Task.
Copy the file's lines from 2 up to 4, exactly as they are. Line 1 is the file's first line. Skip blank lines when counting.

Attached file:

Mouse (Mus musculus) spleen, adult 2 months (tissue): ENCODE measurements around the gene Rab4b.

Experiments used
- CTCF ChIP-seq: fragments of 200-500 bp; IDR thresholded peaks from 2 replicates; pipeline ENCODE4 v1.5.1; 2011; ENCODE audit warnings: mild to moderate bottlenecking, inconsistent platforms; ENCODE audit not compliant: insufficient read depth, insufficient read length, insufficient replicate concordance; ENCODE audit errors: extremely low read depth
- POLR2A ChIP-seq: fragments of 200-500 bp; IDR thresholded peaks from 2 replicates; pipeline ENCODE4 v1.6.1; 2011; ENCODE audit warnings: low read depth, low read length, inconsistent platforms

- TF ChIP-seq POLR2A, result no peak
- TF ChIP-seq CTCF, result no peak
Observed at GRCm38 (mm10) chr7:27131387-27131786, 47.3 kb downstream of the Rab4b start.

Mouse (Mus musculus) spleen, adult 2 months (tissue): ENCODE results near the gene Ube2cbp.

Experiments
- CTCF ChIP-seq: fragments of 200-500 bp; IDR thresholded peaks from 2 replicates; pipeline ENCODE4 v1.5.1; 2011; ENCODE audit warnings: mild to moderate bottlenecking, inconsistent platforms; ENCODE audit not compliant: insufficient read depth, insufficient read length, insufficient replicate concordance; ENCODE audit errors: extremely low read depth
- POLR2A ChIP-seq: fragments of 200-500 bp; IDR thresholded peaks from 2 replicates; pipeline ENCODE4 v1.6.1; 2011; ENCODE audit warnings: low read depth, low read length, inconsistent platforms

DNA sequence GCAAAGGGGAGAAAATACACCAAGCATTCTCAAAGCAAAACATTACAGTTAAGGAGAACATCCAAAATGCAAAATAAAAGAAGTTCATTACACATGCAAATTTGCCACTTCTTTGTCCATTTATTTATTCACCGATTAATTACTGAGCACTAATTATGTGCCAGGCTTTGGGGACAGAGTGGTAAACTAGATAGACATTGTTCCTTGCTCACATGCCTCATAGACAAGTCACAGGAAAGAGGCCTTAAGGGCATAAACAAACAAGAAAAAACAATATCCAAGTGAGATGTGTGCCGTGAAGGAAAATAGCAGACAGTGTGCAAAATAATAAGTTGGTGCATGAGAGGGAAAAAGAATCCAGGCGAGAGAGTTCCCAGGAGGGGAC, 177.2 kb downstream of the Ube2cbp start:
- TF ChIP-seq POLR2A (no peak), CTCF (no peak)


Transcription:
Experiments used
- CTCF ChIP-seq: fragments of 200-500 bp; IDR thresholded peaks from 2 replicates; pipeline ENCODE4 v1.5.1; 2011; ENCODE audit warnings: mild to moderate bottlenecking, inconsistent platforms; ENCODE audit not compliant: insufficient read depth, insufficient read length, insufficient replicate concordance; ENCODE audit errors: extremely low read depth
- POLR2A ChIP-seq: fragments of 200-500 bp; IDR thresholded peaks from 2 replicates; pipeline ENCODE4 v1.6.1; 2011; ENCODE audit warnings: low read depth, low read length, inconsistent platforms